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    Building, troubleshooting and testing of these amplifiers should only be
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Active Volume Control in tube preamp?

poolorpond

Member
2005-08-01 7:12 pm
I have seen only a few instances of global feedback as the sole method of volume control for a tube amp. Any reason it isn't used more often? What about local feedback?

I know that feedack is used to tune the frequency response in some amp, but care needs to be taken with poles, phase, etc- none of which I could really account for in any of my projects. Anything I did would need to be tuned by ear, which might be OK.

FYI- I have a post about an "ARC" tube preamp if you are interested in where I'm going with this.
 
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poolorpond

Member
2005-08-01 7:12 pm
I only need attenuation.

Yes, but all I need is attenuation. Distortion etc, will only get better as I turn the volume down. Even as a buffer, there is too much gain from my sources. That is the issue with any active device added when it isn't needed. I do need attenuation, with robust drive current, however. I could reduce the gain of all of my sources. I would rather do this.

Assuming the circuit in my other post, which I will repost here, could I use local feedback from the first tstage effectively?
 

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poolorpond

Member
2005-08-01 7:12 pm
I have a valve amp where I chose a pot for the feedback resistor to experiment with feedback. Didn't bother with the cap, however. So, I don't really know what is happening to phase, frequency, etc. I'll need to read up on it. I added a switch to lift it as well for zero feedback. Second-order harmonics are obvious. Too much doesn't sound clean enough for HIfi, IMHO. I could actually live with zero feedback on this amp if I didn't know any better, but there is obviously much less distortion with feedback. A/B comparisons make feedback an obvious choice in this case. I'll need to try it in the pre.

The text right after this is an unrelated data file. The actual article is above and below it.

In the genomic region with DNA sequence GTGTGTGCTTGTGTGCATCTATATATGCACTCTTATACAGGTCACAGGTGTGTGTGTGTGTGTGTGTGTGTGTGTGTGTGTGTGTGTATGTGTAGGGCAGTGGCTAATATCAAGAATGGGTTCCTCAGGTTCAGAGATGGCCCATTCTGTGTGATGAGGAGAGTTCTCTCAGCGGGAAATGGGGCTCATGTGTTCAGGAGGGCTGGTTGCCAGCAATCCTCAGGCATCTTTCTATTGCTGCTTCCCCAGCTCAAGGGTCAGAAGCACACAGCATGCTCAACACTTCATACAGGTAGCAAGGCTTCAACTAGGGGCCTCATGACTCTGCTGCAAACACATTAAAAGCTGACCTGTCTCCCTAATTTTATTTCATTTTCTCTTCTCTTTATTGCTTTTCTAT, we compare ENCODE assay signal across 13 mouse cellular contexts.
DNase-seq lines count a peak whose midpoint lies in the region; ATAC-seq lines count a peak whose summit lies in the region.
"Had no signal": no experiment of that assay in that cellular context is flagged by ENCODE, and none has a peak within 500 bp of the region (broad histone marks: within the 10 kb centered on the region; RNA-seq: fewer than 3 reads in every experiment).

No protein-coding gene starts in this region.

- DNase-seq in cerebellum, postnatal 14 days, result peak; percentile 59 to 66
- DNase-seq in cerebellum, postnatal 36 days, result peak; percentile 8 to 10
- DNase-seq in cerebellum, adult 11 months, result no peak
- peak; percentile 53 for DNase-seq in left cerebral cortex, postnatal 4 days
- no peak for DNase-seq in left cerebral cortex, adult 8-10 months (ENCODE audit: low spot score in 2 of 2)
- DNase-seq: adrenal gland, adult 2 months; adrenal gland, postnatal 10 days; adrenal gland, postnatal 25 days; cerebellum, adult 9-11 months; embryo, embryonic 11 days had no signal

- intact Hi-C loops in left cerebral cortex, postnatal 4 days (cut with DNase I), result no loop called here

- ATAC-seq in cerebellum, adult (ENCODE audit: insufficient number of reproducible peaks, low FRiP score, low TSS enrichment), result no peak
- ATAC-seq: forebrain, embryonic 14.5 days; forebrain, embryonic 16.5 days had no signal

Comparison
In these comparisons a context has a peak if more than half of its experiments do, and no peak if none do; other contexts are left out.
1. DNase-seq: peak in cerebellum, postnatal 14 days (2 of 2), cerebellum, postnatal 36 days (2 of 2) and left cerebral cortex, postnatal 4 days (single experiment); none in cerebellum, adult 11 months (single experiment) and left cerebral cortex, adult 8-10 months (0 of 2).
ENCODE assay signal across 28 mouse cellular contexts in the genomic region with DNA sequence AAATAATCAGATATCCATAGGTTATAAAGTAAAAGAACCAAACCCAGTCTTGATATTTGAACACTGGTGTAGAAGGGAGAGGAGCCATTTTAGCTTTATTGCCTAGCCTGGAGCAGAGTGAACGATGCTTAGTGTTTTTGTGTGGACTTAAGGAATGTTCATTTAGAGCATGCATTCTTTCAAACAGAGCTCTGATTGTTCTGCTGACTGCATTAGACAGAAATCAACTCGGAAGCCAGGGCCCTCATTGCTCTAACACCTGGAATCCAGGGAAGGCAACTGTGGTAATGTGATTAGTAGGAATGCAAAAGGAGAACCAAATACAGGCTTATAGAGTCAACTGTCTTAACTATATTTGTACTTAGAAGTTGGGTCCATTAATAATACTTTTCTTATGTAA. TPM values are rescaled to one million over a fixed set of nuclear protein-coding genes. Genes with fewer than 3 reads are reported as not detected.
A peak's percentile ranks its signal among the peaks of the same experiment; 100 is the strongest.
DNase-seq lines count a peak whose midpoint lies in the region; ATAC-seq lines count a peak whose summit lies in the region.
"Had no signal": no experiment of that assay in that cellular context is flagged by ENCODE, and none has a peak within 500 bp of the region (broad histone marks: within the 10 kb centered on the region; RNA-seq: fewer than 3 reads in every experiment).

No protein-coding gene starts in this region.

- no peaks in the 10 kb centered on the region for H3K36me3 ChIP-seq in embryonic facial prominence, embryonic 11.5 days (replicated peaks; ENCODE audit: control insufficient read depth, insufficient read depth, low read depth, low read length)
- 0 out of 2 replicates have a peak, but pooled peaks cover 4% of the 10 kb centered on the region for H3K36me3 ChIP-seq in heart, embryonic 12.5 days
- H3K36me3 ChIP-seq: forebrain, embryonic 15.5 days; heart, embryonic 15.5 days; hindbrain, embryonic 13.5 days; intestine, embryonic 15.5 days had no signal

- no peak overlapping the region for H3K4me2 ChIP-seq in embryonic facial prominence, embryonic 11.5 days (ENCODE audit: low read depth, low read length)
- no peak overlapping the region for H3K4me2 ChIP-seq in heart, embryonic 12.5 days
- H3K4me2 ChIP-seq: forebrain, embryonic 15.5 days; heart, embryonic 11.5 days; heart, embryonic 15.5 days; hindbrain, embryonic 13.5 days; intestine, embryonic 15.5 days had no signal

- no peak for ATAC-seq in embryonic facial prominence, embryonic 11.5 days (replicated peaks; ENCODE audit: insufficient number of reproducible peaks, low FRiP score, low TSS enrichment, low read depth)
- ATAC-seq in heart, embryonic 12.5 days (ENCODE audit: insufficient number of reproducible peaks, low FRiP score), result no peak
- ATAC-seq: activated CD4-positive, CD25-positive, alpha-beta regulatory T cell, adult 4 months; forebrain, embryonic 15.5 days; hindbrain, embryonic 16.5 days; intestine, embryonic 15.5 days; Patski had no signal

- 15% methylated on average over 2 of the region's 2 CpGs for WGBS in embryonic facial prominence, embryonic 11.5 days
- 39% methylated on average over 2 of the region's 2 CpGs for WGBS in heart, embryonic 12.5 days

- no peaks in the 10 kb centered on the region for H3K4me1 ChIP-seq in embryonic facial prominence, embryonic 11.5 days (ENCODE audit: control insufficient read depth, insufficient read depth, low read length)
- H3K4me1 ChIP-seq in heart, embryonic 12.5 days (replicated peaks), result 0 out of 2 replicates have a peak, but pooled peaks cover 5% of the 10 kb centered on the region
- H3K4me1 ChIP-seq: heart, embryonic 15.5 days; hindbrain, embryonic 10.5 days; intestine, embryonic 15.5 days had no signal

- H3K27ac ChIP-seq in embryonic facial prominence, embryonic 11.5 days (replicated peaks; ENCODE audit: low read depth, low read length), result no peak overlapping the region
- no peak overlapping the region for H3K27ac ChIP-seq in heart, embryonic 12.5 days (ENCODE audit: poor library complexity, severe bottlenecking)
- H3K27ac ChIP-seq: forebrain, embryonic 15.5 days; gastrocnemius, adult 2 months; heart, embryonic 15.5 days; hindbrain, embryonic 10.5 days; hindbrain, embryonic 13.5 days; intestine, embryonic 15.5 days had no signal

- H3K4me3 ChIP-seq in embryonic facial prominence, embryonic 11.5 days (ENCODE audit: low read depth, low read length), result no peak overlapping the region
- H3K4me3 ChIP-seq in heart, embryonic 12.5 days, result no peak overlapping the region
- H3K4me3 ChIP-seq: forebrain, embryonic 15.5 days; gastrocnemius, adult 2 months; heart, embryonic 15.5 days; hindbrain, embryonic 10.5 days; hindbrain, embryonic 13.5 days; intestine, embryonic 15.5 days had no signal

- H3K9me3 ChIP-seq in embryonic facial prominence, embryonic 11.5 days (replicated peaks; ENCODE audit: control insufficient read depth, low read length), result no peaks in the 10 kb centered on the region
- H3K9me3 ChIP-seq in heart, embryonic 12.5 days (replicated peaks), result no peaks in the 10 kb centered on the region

Yes, you could apply feedback to that circuit.

I would be more inclined to replace the 600:150 input transformers on that one input with 15K:150 transformers to give you a lower sensitivity input.

This is a relatively low gain preamp, my suspicions would be that you have a big solid state power amp or some kind of vintage tube amp (or copy) with sensitive speakers, and this is the real root of the issue.
 
This circuit has absurdly high gain for a line stage. Choose a lower mu valve, a step-down transformer or just burn the excess gain with a resistor divider as ARC do.

A volume control which provides a different sound character for different gain settings appears less than ideal.
 
This circuit has absurdly high gain for a line stage. Choose a lower mu valve, a step-down transformer or just burn the excess gain with a resistor divider as ARC do.
How do you figure?

I see a differential 12AU7 feeding a cathode follower. That's about the lowest mu double triode available other than some of the high gm regulator tubes. There's even a transformer coupled input with some step-down built in.
 

egellings

Member
2010-08-21 7:59 pm
CA
One problem that might occur in using the feedback resistor as a volume control is that the feedback resistor usually has a phase compensation capacitor of small value across it, and changing the resistor to change the volume would mean that this capacitor value needs to change too in order to optimize feedback signal. Going too low in the volume setting may also destabilize the amplifier because of too much feedback.